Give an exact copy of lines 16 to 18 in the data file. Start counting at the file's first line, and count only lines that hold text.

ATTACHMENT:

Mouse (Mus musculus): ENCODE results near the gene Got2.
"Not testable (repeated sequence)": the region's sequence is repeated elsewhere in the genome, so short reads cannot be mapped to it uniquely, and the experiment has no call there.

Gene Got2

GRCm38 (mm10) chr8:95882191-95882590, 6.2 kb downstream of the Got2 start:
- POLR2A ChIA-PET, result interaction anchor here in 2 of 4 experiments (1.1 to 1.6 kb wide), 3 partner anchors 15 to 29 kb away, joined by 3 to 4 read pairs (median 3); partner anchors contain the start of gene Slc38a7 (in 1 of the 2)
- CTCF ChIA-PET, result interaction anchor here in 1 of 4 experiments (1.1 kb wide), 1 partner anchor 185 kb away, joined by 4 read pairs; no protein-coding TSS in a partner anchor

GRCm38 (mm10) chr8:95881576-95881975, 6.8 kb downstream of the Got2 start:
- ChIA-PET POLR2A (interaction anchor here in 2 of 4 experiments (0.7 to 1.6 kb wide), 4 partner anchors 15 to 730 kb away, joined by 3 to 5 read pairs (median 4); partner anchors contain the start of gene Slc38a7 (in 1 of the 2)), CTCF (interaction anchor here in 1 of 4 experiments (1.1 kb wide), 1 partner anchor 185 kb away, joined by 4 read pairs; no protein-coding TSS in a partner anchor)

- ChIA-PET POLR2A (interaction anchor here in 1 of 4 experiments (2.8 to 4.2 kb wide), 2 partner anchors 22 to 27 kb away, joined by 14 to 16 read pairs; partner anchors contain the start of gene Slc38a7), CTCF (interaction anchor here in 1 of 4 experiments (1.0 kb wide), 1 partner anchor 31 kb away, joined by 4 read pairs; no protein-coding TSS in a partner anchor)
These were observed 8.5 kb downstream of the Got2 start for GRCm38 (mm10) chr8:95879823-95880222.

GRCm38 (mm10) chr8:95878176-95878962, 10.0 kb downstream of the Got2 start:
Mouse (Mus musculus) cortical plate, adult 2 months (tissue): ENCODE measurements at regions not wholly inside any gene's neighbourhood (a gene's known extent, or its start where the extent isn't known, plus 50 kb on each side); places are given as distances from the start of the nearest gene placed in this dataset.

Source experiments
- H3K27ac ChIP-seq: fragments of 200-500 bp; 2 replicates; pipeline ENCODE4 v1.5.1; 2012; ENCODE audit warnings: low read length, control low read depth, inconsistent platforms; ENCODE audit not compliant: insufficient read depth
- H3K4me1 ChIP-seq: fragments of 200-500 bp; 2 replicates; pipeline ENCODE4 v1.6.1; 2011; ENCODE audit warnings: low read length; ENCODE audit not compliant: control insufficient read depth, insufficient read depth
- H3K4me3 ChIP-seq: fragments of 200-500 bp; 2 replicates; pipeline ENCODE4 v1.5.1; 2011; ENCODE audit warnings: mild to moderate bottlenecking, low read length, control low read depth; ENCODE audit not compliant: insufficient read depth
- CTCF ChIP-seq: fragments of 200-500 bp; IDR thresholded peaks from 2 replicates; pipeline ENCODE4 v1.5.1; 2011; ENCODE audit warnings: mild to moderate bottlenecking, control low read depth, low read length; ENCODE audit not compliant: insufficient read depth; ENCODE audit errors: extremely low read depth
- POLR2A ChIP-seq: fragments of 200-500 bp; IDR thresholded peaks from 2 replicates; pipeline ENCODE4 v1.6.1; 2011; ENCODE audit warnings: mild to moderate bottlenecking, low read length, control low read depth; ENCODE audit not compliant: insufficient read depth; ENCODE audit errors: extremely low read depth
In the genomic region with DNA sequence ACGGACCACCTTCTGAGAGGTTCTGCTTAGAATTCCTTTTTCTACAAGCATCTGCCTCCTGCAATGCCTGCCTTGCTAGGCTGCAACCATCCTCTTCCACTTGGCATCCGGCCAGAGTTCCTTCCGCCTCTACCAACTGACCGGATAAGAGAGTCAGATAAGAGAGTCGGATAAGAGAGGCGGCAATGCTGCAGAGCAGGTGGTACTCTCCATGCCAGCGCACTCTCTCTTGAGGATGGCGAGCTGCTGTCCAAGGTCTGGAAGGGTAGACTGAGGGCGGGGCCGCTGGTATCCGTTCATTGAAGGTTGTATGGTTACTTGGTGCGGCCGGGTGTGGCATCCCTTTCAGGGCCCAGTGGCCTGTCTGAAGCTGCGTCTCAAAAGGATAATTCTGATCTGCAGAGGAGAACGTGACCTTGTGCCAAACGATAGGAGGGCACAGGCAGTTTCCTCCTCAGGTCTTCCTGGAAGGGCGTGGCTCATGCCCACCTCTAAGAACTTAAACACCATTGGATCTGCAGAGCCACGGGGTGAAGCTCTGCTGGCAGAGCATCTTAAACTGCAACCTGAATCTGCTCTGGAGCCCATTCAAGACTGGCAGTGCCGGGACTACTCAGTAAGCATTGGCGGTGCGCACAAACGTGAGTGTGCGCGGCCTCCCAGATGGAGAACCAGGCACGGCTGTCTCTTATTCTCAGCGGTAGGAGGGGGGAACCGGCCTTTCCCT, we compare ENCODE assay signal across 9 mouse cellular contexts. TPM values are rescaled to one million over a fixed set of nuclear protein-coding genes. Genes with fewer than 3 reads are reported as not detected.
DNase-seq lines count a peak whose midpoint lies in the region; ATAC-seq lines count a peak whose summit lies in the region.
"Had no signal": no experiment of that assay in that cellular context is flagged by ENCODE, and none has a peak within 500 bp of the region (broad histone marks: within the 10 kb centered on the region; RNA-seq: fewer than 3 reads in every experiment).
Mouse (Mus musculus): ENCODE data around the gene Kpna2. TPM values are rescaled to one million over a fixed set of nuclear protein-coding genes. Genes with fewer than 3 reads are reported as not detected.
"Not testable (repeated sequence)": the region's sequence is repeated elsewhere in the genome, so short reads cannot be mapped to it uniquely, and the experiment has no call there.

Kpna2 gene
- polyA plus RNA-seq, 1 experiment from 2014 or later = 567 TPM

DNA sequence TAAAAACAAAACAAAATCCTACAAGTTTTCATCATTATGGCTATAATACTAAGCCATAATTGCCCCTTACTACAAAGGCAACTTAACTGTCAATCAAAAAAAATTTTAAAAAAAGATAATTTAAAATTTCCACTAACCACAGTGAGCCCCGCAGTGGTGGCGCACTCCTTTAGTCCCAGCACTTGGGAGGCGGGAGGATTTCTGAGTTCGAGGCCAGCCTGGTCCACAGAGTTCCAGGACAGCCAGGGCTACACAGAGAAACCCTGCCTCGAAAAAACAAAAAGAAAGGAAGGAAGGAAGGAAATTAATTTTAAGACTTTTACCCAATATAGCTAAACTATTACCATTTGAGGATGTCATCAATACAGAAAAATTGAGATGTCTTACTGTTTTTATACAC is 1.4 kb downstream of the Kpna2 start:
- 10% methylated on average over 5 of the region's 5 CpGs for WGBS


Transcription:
- H3K4me3 ChIP-seq: fragments of 200-500 bp; 2 replicates; pipeline ENCODE4 v1.5.1; 2011; ENCODE audit warnings: mild to moderate bottlenecking, low read length, control low read depth; ENCODE audit not compliant: insufficient read depth
- CTCF ChIP-seq: fragments of 200-500 bp; IDR thresholded peaks from 2 replicates; pipeline ENCODE4 v1.5.1; 2011; ENCODE audit warnings: mild to moderate bottlenecking, control low read depth, low read length; ENCODE audit not compliant: insufficient read depth; ENCODE audit errors: extremely low read depth
- POLR2A ChIP-seq: fragments of 200-500 bp; IDR thresholded peaks from 2 replicates; pipeline ENCODE4 v1.6.1; 2011; ENCODE audit warnings: mild to moderate bottlenecking, low read length, control low read depth; ENCODE audit not compliant: insufficient read depth; ENCODE audit errors: extremely low read depth